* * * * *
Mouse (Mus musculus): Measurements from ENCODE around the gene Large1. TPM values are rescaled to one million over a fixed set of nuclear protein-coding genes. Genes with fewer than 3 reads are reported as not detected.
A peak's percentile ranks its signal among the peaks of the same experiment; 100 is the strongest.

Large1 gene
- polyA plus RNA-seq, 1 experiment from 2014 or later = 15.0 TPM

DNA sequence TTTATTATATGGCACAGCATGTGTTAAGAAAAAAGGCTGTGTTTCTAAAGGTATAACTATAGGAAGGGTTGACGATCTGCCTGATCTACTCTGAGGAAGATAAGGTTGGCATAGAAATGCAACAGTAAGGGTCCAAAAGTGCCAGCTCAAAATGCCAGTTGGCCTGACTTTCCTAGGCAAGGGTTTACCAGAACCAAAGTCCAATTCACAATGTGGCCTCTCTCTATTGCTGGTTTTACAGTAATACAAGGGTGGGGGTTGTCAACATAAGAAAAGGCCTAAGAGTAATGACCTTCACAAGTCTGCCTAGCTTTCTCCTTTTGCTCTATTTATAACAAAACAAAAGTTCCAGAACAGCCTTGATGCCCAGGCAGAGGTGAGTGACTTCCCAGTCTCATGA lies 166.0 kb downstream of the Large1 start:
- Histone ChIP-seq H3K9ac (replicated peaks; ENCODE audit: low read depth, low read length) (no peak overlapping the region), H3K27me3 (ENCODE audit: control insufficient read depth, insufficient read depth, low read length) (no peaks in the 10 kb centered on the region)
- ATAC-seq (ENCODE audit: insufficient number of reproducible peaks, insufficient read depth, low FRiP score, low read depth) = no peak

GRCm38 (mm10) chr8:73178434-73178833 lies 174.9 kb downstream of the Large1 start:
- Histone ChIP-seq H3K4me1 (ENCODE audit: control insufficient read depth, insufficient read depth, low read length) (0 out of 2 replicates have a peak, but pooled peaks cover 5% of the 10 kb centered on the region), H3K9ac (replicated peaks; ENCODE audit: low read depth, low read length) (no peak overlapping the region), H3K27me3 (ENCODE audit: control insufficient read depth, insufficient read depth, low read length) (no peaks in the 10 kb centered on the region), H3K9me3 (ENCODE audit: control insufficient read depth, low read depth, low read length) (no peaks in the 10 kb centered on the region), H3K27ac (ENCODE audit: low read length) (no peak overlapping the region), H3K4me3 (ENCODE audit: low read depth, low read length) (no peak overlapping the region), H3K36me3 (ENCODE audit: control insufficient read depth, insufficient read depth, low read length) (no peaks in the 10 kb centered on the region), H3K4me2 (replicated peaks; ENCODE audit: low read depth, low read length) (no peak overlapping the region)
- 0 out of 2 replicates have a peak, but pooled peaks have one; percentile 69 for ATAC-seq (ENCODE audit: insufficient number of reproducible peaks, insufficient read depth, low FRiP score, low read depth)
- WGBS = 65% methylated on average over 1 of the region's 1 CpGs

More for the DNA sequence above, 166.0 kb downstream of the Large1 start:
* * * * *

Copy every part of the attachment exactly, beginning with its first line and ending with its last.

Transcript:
Mouse (Mus musculus): Measurements from ENCODE around the gene Large1. TPM values are rescaled to one million over a fixed set of nuclear protein-coding genes. Genes with fewer than 3 reads are reported as not detected.
A peak's percentile ranks its signal among the peaks of the same experiment; 100 is the strongest.

Large1 gene
- polyA plus RNA-seq, 1 experiment from 2014 or later = 15.0 TPM

DNA sequence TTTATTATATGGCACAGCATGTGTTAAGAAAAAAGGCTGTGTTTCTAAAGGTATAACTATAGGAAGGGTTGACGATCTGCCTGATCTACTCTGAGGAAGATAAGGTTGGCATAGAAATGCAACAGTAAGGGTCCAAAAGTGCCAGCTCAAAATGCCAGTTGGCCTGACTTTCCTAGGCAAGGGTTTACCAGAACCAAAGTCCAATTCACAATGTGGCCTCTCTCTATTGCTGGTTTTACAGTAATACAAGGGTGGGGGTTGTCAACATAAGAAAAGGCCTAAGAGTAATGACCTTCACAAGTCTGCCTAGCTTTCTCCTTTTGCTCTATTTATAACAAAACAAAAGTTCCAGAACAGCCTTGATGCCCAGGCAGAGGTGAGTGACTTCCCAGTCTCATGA lies 166.0 kb downstream of the Large1 start:
- Histone ChIP-seq H3K9ac (replicated peaks; ENCODE audit: low read depth, low read length) (no peak overlapping the region), H3K27me3 (ENCODE audit: control insufficient read depth, insufficient read depth, low read length) (no peaks in the 10 kb centered on the region)
- ATAC-seq (ENCODE audit: insufficient number of reproducible peaks, insufficient read depth, low FRiP score, low read depth) = no peak

GRCm38 (mm10) chr8:73178434-73178833 lies 174.9 kb downstream of the Large1 start:
- Histone ChIP-seq H3K4me1 (ENCODE audit: control insufficient read depth, insufficient read depth, low read length) (0 out of 2 replicates have a peak, but pooled peaks cover 5% of the 10 kb centered on the region), H3K9ac (replicated peaks; ENCODE audit: low read depth, low read length) (no peak overlapping the region), H3K27me3 (ENCODE audit: control insufficient read depth, insufficient read depth, low read length) (no peaks in the 10 kb centered on the region), H3K9me3 (ENCODE audit: control insufficient read depth, low read depth, low read length) (no peaks in the 10 kb centered on the region), H3K27ac (ENCODE audit: low read length) (no peak overlapping the region), H3K4me3 (ENCODE audit: low read depth, low read length) (no peak overlapping the region), H3K36me3 (ENCODE audit: control insufficient read depth, insufficient read depth, low read length) (no peaks in the 10 kb centered on the region), H3K4me2 (replicated peaks; ENCODE audit: low read depth, low read length) (no peak overlapping the region)
- 0 out of 2 replicates have a peak, but pooled peaks have one; percentile 69 for ATAC-seq (ENCODE audit: insufficient number of reproducible peaks, insufficient read depth, low FRiP score, low read depth)
- WGBS = 65% methylated on average over 1 of the region's 1 CpGs

More for the DNA sequence above, 166.0 kb downstream of the Large1 start: